⊢ (𝐴 ∈ 𝐵 → {𝐴} ∈ 𝒫 𝐵) | ||
Theorem | snelpw 4014 | A singleton of a set belongs to the power class of a class containing the set. (Contributed by NM, 1-Apr-1998.) |
⊢ 𝐴 ∈ V ⇒ ⊢ (𝐴 ∈ 𝐵 ↔ {𝐴} ∈ 𝒫 𝐵) | ||
Theorem | prelpwi 4015 | A pair of two sets belongs to the power class of a class containing those two sets. (Contributed by Thierry Arnoux, 10-Mar-2017.) |
⊢ ((𝐴 ∈ 𝐶 ∧ 𝐵 ∈ 𝐶) → {𝐴, 𝐵} ∈ 𝒫 𝐶) | ||
Theorem | rext 4016* | A theorem similar to extensionality, requiring the existence of a singleton. Exercise 8 of [TakeutiZaring] p. 16. (Contributed by NM, 10-Aug-1993.) |
⊢ (∀𝑧(𝑥 ∈ 𝑧 → 𝑦 ∈ 𝑧) → 𝑥 = 𝑦) | ||
Theorem | sspwb 4017 | Classes are subclasses if and only if their power classes are subclasses. Exercise 18 of [TakeutiZaring] p. 18. (Contributed by NM, 13-Oct-1996.) |
⊢ (𝐴 ⊆ 𝐵 ↔ 𝒫 𝐴 ⊆ 𝒫 𝐵) | ||
Theorem | unipw 4018 | A class equals the union of its power class. Exercise 6(a) of [Enderton] p. 38. (Contributed by NM, 14-Oct-1996.) (Proof shortened by Alan Sare, 28-Dec-2008.) |
⊢ ∪ 𝒫 𝐴 = 𝐴 | ||
Theorem | pwel 4019 | Membership of a power class. Exercise 10 of [Enderton] p. 26. (Contributed by NM, 13-Jan-2007.) |
⊢ (𝐴 ∈ 𝐵 → 𝒫 𝐴 ∈ 𝒫 𝒫 ∪ 𝐵) | ||
Theorem | pwtr 4020 | A class is transitive iff its power class is transitive. (Contributed by Alan Sare, 25-Aug-2011.) (Revised by Mario Carneiro, 15-Jun-2014.) |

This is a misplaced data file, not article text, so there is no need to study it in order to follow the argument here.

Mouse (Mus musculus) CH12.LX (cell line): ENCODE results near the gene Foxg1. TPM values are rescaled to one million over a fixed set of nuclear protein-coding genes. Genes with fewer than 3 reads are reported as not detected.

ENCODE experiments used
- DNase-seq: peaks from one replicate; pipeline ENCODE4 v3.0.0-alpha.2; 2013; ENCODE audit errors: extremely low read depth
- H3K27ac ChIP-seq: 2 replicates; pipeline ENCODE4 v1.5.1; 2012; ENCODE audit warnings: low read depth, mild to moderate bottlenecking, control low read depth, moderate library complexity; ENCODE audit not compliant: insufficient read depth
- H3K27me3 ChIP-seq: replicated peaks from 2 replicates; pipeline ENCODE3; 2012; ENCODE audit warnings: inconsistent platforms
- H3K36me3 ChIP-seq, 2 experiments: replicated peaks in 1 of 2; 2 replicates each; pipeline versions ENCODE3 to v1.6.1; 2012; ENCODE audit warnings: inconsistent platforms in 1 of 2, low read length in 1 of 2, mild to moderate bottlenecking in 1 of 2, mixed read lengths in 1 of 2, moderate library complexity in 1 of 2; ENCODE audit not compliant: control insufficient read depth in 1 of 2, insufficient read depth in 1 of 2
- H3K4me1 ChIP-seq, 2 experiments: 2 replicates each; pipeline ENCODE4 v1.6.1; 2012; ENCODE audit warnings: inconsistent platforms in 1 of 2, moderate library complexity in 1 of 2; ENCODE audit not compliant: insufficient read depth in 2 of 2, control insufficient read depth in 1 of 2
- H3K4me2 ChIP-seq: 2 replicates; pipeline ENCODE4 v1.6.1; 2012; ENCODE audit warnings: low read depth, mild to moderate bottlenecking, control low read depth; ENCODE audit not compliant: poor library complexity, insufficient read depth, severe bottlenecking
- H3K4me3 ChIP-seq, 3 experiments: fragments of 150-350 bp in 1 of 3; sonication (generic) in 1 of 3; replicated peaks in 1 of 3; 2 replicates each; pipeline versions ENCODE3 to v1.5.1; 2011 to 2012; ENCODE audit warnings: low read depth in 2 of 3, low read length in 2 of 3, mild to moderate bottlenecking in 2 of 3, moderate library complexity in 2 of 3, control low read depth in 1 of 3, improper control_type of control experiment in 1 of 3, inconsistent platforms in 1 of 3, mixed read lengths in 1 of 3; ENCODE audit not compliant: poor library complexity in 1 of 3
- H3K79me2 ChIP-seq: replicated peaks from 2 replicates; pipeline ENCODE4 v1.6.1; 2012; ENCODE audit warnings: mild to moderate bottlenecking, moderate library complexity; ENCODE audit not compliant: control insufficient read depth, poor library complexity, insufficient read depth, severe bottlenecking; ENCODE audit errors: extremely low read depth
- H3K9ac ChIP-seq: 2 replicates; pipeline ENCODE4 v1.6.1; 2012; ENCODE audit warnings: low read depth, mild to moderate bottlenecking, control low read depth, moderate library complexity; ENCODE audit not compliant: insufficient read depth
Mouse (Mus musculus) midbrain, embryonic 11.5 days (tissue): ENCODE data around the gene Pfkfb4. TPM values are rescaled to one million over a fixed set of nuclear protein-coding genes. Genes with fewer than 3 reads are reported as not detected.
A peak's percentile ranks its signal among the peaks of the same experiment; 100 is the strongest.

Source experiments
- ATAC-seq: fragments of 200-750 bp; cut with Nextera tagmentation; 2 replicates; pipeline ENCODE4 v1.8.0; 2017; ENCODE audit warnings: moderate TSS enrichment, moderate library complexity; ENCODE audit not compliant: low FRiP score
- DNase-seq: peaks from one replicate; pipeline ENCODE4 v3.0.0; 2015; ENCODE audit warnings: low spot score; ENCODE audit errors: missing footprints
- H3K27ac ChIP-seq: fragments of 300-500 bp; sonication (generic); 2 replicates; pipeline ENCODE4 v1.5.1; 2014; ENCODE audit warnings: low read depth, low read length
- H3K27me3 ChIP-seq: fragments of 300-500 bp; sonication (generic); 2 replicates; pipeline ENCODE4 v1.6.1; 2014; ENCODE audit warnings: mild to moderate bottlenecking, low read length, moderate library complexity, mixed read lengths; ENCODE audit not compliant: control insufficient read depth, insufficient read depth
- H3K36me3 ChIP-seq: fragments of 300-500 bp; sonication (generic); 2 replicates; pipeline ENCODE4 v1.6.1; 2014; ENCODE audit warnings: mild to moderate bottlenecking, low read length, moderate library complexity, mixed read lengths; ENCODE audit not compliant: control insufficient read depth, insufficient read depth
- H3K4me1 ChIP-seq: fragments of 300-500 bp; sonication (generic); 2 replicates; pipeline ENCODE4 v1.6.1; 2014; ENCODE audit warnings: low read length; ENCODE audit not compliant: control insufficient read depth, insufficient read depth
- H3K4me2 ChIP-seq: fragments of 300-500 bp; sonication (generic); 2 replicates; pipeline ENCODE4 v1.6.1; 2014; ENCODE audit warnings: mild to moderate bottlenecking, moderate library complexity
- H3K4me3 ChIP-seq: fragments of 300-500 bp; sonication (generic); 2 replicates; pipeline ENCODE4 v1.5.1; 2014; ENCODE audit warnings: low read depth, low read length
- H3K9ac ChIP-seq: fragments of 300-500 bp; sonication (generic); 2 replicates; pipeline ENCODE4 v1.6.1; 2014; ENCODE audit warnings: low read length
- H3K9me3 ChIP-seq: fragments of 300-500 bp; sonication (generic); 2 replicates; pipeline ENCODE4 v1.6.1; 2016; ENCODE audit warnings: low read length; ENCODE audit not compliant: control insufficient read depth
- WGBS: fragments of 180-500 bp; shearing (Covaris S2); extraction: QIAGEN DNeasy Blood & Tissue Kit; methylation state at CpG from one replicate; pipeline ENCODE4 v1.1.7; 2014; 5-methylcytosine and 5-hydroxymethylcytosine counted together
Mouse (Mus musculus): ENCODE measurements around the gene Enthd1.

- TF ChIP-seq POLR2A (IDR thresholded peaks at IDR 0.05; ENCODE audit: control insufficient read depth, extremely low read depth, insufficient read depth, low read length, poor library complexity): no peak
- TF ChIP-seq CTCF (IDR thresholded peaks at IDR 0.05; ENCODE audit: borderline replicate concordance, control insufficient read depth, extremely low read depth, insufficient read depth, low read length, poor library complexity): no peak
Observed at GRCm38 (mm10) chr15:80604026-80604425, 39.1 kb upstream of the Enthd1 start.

⊢ (Tr 𝐴 ↔ Tr 𝒫 𝐴) | ||
Theorem | ssextss 4021* | An extensionality-like principle defining subclass in terms of subsets. (Contributed by NM, 30-Jun-2004.) |
⊢ (𝐴 ⊆ 𝐵 ↔ ∀𝑥(𝑥 ⊆ 𝐴 → 𝑥 ⊆ 𝐵)) | ||
Theorem | ssext 4022* | An extensionality-like principle that uses the subset instead of the membership relation: two classes are equal iff they have the same subsets. (Contributed by NM, 30-Jun-2004.) |
⊢ (𝐴 = 𝐵 ↔ ∀𝑥(𝑥 ⊆ 𝐴 ↔ 𝑥 ⊆ 𝐵)) | ||
Theorem | nssssr 4023* | Negation of subclass relationship. Compare nssr 3073. (Contributed by Jim Kingdon, 17-Sep-2018.) |
⊢ (∃𝑥(𝑥 ⊆ 𝐴 ∧ ¬ 𝑥 ⊆ 𝐵) → ¬ 𝐴 ⊆ 𝐵) | ||
Theorem | pweqb 4024 | Classes are equal if and only if their power classes are equal. Exercise 19 of [TakeutiZaring] p. 18. (Contributed by NM, 13-Oct-1996.) |
⊢ (𝐴 = 𝐵 ↔ 𝒫 𝐴 = 𝒫 𝐵) | ||
Theorem | intid 4025* | The intersection of all sets to which a set belongs is the singleton of that set. (Contributed by NM, 5-Jun-2009.) |
⊢ 𝐴 ∈ V ⇒ ⊢ ∩ {𝑥 ∣ 𝐴 ∈ 𝑥} = {𝐴} | ||